Celebrating Diversity - An Organizational Perspective

Added: Jul 01, 2014 UTC
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I newly came across a statement which said, "let us move away from Unity in Diversity to Celebrate Diversity". Very interesting!

The time could not have been better to celebrate diversity now, when the Indian organizations are getting more and more diverse. Nevertheless, their diversity is more visible in their choice of businesses and approach to success. Look inside these organizations and you discover that, diversity is interpreted in terms of gender-ratio of employees only.

Diversity has already existed in the Indian organizations, but today has become a buzzword with the prefix "Gender". This in a way implies that there is limited appreciation of diversity. If organizations get too much packed away by the term "Gender Diversity", then they carry the danger of diluting other dimensions of diversity, which are largely interrelated and overlapping.

What are some of these already existing dimensions of diversity, which organizations already know and merely need to turn further on them if they truly want to "Celebrate Diversity" explicitly?

Cultural Background:

Employees represent different cultures. An Indian law mandates that certain % of employment be given to local people. It is likewise recognized that even a local individual who belongs to another region, keeps his or her cultural values and customs. Should not organizations imbibe some of the cultural values and regional customs, brought in by different employees, for enriching the overall organizational culture? Multinational companies run special programs on culture management for employees being sent abroad. However, most Indian companies do not consider necessary to tell employees about the cultural subtleties of the location where employees are being placed.

Socioeconomic Status:

Socioeconomic status of the employees is a critical dimension of diversity that is undergoing a subtle and significant change. In the last couple of years, due to availability of information and opportunities, persons from deprived socioeconomic classes have started making their presence felt in different professions. This is a healthy sign as it has been always a challenge to bring lower socioeconomic classes into the economic mainstream. Further, organizations have more talent available for their demands due to such changes in socioeconomic status of prospects.

Spiritual Faith:

Employees have different spiritual faiths. Shouldn't spiritual faith be a dimension of organizational diversity? Don't we associate certain attributes of employees with the faith they believe in? I firmly believe that if India has to become truly a secular state in the next decade, then the Indian organizations will have to look at employees only from the talent perspective. It is evident that the secular organizations have contributed a great deal in the progress of the developed countries.

Educational Status:

Employees with qualifications ranging from 4th pass to PhD work in an establishment. Though qualification is a central determinant of the type of job employees would start out, there are enough examples where employees with much lower qualification, but with proper guidance and self-belief, have done wonders within their work areas. In some instances, they have even gone much higher in the hierarchy purely on merit. All school dropouts can't become Bill Gates, but then one of them can if the environment is right. Research has shown that merely 30% of success is attributable to academic credentials and remaining 70% success is due to emotional and social intelligence.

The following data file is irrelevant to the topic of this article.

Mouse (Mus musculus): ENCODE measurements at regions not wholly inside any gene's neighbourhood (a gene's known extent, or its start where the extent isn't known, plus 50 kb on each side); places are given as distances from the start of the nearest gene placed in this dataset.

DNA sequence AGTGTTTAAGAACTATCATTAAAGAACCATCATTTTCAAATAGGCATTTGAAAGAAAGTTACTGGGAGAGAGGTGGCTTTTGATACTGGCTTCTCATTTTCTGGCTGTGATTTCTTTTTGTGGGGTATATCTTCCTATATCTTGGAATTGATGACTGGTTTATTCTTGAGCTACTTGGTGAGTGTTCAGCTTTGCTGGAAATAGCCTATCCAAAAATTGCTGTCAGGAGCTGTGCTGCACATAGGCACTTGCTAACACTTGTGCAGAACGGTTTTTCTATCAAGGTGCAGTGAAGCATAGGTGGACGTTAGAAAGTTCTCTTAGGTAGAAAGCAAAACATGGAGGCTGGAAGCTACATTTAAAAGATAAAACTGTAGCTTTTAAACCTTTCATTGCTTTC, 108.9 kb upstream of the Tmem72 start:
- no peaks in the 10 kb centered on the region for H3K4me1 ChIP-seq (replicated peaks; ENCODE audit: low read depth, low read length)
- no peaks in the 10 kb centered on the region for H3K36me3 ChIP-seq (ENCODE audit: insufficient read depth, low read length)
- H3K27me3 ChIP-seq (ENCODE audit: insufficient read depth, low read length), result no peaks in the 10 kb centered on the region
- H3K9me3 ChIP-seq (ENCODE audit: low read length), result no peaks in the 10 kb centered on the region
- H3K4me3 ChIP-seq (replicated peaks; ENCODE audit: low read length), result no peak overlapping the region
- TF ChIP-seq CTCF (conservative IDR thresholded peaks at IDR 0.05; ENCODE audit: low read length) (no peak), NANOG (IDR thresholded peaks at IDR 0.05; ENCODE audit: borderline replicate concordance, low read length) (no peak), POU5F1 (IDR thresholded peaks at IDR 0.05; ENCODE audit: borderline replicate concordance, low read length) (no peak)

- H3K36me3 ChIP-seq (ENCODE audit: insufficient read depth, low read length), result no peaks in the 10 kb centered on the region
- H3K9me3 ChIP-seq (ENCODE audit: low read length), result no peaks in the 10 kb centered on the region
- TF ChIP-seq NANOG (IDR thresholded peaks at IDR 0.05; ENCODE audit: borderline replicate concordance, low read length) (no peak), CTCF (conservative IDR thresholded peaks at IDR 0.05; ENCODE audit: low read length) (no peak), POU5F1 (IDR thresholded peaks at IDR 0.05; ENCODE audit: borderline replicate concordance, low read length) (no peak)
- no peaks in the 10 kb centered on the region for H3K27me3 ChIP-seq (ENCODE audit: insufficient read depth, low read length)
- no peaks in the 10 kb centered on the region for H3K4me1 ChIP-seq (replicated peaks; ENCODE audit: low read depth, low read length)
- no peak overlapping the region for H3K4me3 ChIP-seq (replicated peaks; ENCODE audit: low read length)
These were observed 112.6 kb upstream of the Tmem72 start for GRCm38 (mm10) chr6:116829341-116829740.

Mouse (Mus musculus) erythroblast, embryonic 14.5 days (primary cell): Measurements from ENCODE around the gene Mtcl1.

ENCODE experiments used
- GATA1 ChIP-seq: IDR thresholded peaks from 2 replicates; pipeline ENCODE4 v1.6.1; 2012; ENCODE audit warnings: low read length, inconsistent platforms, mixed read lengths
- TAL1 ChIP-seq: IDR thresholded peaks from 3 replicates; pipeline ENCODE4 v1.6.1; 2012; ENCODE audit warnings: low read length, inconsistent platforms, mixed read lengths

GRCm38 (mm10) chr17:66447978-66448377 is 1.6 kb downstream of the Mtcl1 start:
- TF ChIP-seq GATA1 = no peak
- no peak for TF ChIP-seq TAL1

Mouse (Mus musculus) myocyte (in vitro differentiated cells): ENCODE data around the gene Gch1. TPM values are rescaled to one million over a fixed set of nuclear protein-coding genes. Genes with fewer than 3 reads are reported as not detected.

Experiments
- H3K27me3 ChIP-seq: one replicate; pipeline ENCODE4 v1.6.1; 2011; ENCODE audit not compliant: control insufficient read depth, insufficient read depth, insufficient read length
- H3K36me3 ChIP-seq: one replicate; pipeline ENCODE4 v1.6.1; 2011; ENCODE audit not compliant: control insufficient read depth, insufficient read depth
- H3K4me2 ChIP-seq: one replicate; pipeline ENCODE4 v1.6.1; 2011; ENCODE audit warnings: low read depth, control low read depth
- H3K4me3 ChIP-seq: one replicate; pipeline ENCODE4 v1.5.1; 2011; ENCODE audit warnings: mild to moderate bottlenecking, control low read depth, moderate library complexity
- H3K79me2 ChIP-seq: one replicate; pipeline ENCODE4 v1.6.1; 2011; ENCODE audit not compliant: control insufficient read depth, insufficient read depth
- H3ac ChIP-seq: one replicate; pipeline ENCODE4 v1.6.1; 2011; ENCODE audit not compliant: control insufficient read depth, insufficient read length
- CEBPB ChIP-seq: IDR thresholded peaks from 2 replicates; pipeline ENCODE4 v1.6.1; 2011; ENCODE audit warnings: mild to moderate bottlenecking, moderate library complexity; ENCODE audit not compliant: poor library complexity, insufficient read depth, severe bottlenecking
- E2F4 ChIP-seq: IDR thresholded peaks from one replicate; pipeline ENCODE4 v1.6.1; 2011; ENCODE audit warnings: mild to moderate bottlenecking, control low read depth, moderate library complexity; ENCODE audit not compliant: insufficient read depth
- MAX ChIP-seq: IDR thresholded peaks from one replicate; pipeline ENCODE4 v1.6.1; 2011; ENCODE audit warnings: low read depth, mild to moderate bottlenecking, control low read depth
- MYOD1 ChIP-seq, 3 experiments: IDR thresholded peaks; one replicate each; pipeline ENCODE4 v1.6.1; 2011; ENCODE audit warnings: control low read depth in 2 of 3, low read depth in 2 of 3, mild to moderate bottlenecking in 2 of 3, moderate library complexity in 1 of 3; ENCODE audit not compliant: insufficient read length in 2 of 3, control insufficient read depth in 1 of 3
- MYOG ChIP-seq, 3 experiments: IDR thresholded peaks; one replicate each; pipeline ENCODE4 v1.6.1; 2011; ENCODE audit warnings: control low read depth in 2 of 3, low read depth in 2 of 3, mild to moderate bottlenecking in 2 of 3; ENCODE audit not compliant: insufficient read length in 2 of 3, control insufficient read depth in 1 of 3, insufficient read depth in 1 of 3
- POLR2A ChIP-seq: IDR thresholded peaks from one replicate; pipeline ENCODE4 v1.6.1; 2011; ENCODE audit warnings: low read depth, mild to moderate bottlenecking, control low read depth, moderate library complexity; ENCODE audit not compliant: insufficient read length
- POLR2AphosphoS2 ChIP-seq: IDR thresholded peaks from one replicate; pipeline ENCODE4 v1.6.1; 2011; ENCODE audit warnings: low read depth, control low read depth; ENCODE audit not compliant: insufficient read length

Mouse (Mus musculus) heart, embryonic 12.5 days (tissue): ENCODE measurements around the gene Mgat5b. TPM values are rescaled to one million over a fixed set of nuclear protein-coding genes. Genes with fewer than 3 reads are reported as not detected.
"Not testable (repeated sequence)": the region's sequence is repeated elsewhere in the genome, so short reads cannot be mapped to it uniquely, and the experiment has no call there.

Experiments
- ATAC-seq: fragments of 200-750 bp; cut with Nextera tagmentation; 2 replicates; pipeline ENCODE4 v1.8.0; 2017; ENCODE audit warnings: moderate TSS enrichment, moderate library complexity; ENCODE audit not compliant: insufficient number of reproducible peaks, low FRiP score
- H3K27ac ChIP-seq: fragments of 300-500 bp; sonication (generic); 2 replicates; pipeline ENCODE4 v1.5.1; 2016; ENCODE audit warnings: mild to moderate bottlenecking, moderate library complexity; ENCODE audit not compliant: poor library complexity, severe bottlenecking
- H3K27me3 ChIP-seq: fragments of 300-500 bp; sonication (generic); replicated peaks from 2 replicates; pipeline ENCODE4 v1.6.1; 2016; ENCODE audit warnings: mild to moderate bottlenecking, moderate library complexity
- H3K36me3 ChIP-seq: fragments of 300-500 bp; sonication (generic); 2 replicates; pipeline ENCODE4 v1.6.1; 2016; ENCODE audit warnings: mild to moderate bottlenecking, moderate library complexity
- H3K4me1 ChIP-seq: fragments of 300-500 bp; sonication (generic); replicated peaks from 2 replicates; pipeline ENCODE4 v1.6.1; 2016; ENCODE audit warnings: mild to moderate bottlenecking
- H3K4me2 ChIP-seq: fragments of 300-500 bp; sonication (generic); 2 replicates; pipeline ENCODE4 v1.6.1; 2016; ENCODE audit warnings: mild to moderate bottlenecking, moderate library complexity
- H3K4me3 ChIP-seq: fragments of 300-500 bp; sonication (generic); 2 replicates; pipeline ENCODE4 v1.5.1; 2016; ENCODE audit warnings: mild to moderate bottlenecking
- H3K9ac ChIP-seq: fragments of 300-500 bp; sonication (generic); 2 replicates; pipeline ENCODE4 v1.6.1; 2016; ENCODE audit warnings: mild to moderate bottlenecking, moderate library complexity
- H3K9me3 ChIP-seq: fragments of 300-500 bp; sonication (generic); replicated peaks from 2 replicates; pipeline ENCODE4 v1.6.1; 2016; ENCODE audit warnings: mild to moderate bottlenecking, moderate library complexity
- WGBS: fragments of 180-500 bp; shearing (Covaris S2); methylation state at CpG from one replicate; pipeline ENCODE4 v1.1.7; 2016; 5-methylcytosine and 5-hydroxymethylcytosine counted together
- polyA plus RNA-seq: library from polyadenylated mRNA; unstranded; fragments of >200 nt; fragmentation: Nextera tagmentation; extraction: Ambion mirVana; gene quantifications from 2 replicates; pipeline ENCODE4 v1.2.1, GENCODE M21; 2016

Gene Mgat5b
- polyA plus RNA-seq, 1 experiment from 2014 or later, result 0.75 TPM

Matrimonial Status:

An employee is either unmarried or married or divorced or widowed. Matrimonial status does have a rub-off effect on the aspirations of employees and, thereby, on their workplace performance. In case of a married employee, a sub-dimension of matrimonial status could be whether the spouse is working or not. This sub-dimension too impacts the aspirations and stability of the employees. Organizations have rarely paid attention to the meaning of DINK (Double Income No Kid) and DISK (Double Income Single Kid) culture that is becoming a norm in developing countries.


Employees, who are physically disabled, form part of workforce diversity, though very insignificant in most cases. There are legal requirements for employing physically disabled persons in India as well as in most other countries. If an organization is a micro image of the society, then it also can set examples for the society, by treating such persons with more dignity and giving them opportunities they deserve.

Generation Gap:

Researchers classify employees into generation X or Y or Z or now even Alpha, depending on their year of birth. A generation gap in my opinion is a critical diversity-dimension. The fact that we classify employees in generation X or Y or Z and associate different attributes to each class implies that we consider them diverse. In most cases, the generation gap is considered a problem. Organizations actually can devise ways of harnessing the best from each generation and celebrate the generation gap. India is expected to have the highest number of youth in the world in near future. Should not organizations prepare themselves for this impending change in the workforce diversity? It is always a challenge to marry wisdom with raw talent.


If India is the most diverse country in the world, then Indian Organizations should also be the most innovative in their approach to employee diversity. The time is right for them to start celebrating diversity and set examples for their counterparts in the developed nations. The journey of Indian organizations towards becoming the most admired ones for their conviction in diversity, is about to begin.



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